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January 11, 1902


JAMA. 1902;XXXVIII(2):111-112. doi:10.1001/jama.1902.02480020041010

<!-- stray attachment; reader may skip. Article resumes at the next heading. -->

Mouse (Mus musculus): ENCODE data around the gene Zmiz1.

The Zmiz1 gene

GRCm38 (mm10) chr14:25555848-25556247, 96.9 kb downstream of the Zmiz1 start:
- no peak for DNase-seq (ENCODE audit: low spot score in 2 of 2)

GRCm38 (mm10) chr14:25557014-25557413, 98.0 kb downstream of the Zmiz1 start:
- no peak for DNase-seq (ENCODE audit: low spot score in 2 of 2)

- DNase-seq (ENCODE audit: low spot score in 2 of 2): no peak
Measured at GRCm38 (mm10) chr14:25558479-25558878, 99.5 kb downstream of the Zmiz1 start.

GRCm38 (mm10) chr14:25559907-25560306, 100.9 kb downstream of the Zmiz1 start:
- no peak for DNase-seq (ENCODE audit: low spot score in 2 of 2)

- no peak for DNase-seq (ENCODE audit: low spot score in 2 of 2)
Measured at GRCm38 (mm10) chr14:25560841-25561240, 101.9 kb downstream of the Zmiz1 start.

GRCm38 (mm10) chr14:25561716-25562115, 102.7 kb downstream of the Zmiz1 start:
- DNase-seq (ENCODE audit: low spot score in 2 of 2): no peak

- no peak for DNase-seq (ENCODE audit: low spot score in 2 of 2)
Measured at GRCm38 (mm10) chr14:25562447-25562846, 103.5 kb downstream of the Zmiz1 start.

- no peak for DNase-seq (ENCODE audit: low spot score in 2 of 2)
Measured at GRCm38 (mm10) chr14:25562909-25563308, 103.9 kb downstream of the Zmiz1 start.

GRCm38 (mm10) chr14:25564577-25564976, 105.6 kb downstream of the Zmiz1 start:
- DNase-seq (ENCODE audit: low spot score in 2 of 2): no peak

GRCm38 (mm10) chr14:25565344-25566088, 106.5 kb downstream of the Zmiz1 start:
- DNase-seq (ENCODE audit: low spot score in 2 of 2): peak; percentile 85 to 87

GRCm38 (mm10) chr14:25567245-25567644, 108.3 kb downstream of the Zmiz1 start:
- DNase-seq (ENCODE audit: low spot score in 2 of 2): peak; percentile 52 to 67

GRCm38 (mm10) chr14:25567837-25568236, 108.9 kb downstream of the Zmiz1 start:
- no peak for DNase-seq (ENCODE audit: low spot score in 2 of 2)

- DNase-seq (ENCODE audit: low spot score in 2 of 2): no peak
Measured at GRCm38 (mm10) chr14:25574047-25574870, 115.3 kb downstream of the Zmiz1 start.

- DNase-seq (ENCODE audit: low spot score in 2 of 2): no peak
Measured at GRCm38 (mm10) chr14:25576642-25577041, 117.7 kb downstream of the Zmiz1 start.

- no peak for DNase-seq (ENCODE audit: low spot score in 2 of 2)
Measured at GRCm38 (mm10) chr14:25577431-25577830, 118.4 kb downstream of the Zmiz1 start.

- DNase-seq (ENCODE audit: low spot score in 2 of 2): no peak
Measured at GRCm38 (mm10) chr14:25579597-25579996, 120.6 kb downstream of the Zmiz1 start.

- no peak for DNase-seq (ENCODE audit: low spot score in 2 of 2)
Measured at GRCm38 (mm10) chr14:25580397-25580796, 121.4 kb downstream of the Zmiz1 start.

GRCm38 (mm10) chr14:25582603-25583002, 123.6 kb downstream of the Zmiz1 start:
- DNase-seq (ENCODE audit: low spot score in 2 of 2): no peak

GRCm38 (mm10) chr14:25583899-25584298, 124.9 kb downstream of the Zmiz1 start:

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Since the systematic description by Banti in 1894 of a symptom-complex comprising enlargement of the spleen, associated with anemia, and later the development of ascites, the name Banti's disease has been applied to this disorder. Three stages in the progress of the affection are distinguished: 1, an anemic stage, characterized by enlargement of the spleen and anemia, and lasting from three or four to ten or eleven years; 2, a transitional stage, of uncertain duration; and 3, an ascitic stage, which usually terminates fatally in from six months to a year. In Banti's opinion, the spleen is the primary seat of the disease, toxic substances being generated in it as a result of some hypothetic infectious process, entering the circulation and causing anemia, and, by passing through the liver, causing hyperplasia of the interstitial connective tissue. It has, further, been suggested that the toxic substances may be derived from the

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